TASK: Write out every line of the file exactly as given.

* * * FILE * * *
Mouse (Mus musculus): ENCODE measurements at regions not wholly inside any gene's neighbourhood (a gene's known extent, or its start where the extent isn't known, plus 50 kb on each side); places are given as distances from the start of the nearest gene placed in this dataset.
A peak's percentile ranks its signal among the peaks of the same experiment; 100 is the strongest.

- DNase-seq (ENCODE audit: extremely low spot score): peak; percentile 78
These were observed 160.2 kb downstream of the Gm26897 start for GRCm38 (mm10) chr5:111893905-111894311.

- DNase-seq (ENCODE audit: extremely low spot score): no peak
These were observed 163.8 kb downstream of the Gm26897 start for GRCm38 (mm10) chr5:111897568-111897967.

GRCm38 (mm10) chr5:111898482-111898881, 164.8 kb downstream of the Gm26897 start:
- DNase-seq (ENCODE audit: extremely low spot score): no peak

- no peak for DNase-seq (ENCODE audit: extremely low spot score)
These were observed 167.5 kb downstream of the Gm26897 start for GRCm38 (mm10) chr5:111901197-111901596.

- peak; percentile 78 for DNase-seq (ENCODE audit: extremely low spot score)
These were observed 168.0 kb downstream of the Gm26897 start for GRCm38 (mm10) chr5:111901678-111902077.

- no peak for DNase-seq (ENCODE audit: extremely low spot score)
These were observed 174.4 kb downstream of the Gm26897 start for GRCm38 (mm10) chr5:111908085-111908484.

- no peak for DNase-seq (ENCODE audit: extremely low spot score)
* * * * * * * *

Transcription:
Mouse (Mus musculus): ENCODE measurements at regions not wholly inside any gene's neighbourhood (a gene's known extent, or its start where the extent isn't known, plus 50 kb on each side); places are given as distances from the start of the nearest gene placed in this dataset.
A peak's percentile ranks its signal among the peaks of the same experiment; 100 is the strongest.

- DNase-seq (ENCODE audit: extremely low spot score): peak; percentile 78
These were observed 160.2 kb downstream of the Gm26897 start for GRCm38 (mm10) chr5:111893905-111894311.

- DNase-seq (ENCODE audit: extremely low spot score): no peak
These were observed 163.8 kb downstream of the Gm26897 start for GRCm38 (mm10) chr5:111897568-111897967.

GRCm38 (mm10) chr5:111898482-111898881, 164.8 kb downstream of the Gm26897 start:
- DNase-seq (ENCODE audit: extremely low spot score): no peak

- no peak for DNase-seq (ENCODE audit: extremely low spot score)
These were observed 167.5 kb downstream of the Gm26897 start for GRCm38 (mm10) chr5:111901197-111901596.

- peak; percentile 78 for DNase-seq (ENCODE audit: extremely low spot score)
These were observed 168.0 kb downstream of the Gm26897 start for GRCm38 (mm10) chr5:111901678-111902077.

- no peak for DNase-seq (ENCODE audit: extremely low spot score)
These were observed 174.4 kb downstream of the Gm26897 start for GRCm38 (mm10) chr5:111908085-111908484.

- no peak for DNase-seq (ENCODE audit: extremely low spot score)